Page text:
The formal devices of the play and the stage-directions work to intensify this effect. First, and most obviously, there’s the fact that the play turns at midpoint only to repeat itself in its entirety, which brings a hellishness to bear that preempts Minghella’s setting of his film version in the place that Clov can see out the windows in Endgame. Whatever individual interest, whatever romantic frisson, is left after the first go-round is decisively killed off when we hear the same damn thing again in full. And the mode of delivery indicated by the directions (and, I think, impeccably followed by Thomas, Stevenson, and Rickman in this version,) only make things worse…. that is to say better.

Faces impassive throughout. Voices toneless except where an expression is indicated.

Rapid tempo throughout.

It’s all fast and underbreath – the voice of neurosis, or of prayer said rote in order to finish quickly and get on to something else. Thy kingdomcome, thy willbedone, on earthasitisinheaven. The impassivity of the speakers signals that the words, the words that press up for no interlocutor,  press up to be said because they, situationally, have to be said, the situation requires their saying. So florid, so ostensibly full of emotion and relevance, uttering them (and that’s what they’re doing here – uttering) undercuts them, leaves them as all too human psychopathology, the stuff you say when your mind is out of your control because you’re caught in an altogether familar situation.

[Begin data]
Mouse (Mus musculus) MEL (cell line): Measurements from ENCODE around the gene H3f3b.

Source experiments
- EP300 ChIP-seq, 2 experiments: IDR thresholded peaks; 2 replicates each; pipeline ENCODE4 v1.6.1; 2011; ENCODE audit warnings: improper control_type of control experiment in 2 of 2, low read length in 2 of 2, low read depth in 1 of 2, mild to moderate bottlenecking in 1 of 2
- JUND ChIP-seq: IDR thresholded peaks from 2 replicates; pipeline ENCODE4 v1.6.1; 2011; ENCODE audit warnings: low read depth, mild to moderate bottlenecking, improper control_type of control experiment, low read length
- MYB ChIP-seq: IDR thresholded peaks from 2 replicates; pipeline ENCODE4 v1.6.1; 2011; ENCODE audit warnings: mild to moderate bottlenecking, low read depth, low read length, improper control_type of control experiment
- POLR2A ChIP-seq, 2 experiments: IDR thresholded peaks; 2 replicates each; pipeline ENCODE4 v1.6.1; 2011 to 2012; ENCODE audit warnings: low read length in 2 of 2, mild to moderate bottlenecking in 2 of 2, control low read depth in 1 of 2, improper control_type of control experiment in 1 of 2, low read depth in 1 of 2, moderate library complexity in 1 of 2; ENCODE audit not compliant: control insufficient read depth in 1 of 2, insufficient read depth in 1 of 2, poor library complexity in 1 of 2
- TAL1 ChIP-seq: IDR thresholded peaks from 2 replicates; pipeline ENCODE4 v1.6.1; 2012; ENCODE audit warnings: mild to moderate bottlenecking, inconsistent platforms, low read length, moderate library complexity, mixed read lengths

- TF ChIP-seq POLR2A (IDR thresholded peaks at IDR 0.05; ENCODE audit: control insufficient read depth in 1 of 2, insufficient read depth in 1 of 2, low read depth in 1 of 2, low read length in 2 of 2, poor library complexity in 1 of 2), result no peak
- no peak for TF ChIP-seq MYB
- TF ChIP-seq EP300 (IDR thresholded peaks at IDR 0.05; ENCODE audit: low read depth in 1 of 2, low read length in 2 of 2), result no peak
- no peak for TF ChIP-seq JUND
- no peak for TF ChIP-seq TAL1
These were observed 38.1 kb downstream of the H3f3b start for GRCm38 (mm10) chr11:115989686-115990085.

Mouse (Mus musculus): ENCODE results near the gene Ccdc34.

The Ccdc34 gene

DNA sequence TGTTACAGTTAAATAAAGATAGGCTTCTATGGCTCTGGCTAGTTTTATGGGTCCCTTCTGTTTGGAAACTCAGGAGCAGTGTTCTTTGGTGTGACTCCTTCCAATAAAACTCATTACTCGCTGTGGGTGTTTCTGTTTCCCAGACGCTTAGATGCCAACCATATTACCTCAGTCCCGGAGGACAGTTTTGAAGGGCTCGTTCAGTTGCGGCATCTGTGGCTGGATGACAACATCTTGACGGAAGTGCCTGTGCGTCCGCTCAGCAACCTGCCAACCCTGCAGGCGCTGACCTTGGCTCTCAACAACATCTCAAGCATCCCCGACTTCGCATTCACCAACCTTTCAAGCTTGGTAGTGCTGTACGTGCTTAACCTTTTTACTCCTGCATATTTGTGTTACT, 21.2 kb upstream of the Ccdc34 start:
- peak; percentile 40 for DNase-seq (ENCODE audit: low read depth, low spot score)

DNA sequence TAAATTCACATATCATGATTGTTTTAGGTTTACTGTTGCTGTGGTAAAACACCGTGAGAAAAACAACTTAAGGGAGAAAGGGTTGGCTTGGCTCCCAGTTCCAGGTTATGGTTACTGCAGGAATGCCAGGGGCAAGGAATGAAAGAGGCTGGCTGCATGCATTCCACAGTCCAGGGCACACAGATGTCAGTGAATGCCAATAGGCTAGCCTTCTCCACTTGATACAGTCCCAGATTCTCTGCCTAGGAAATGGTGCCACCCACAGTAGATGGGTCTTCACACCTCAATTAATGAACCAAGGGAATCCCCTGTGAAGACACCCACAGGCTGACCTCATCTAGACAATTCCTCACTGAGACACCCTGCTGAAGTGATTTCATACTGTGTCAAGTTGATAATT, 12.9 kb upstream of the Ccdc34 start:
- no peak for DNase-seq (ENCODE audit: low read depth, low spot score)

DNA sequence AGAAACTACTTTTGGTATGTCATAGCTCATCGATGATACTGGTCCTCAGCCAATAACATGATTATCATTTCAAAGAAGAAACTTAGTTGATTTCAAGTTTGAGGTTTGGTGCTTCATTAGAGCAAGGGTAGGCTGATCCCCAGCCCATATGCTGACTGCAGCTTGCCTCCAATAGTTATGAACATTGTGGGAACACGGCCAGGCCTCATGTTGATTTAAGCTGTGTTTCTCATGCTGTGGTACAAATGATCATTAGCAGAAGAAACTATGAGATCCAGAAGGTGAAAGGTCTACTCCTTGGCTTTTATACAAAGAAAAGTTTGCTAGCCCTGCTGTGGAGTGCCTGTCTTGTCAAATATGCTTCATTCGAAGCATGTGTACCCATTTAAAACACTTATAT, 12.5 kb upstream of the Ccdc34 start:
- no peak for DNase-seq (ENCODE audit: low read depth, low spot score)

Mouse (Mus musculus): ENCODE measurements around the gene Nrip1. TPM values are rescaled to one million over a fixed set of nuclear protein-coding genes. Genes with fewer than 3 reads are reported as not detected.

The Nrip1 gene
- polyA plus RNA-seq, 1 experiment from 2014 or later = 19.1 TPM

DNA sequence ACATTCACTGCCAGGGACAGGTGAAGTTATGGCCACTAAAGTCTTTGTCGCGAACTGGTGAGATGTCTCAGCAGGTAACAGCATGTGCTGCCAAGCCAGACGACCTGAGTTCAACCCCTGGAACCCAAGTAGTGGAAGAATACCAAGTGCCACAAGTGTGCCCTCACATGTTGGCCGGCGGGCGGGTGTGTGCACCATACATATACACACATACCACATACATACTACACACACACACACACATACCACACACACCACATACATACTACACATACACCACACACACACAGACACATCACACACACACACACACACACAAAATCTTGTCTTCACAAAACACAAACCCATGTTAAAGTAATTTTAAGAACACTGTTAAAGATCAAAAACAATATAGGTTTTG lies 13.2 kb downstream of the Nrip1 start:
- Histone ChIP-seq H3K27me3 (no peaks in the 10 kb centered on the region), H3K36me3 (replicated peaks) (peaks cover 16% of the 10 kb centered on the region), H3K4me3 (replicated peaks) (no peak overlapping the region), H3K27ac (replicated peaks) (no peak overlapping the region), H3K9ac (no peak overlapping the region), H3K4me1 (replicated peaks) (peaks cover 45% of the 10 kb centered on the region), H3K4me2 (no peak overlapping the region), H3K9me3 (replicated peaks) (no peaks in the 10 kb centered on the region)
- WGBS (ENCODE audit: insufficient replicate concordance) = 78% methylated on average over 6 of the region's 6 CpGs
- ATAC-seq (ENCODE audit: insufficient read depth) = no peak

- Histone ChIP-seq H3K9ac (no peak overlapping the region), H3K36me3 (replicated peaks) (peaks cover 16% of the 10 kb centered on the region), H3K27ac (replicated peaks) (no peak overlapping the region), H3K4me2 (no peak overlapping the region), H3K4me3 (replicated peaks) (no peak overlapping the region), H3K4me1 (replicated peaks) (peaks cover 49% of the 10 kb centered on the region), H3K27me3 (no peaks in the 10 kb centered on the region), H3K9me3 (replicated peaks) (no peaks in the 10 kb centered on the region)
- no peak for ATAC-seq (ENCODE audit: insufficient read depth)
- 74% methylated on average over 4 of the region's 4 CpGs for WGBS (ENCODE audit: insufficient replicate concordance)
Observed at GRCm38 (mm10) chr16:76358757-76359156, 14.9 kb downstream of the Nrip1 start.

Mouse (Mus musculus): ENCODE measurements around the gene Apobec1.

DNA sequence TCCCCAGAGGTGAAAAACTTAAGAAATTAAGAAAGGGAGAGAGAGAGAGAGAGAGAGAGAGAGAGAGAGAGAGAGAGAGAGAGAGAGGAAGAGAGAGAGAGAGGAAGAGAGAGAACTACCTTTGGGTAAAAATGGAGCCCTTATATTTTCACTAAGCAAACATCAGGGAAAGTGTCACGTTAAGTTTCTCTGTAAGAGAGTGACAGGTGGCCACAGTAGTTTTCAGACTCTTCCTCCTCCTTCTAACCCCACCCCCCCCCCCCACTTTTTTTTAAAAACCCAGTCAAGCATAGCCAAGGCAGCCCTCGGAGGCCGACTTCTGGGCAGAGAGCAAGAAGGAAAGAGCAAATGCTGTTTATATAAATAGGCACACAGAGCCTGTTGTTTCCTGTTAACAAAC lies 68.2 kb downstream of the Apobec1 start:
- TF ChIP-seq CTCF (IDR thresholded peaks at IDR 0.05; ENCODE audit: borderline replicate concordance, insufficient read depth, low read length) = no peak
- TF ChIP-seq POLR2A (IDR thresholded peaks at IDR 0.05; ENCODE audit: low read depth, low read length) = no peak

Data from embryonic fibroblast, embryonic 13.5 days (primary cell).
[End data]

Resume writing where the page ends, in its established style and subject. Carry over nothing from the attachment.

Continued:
Ack. I need to get to sleep! But for now, let’s just put it this way. The panning move on Minghella’s part would be worthless, a false suggestion of true genericity, if not for all the steps that Beckett’s already taken to make sure that the foregrounded stuff is what it is, is generic. The pan, the wide shot, forces the point – but one should only force (right, VinE?) what’s ready and appropriate to be forced. This is the capacity that I’m looking to develop – the widening out works, but only when there’s generic ready there for the widening. Or in fact, as with Minghella’s version, the widening shot works mostly – only – when it’s there to reindicate, to underscore, to clarify, to intensify. We can see all the other cars in the parking lot, in other words, but that only does what I want it to do once it’s clear that the foreground story is, in a sense, the story of behind all the other cars in the parking lot. I have no problem tipping my hand, but I want to be sure first that I have a hand worthy of being tipped.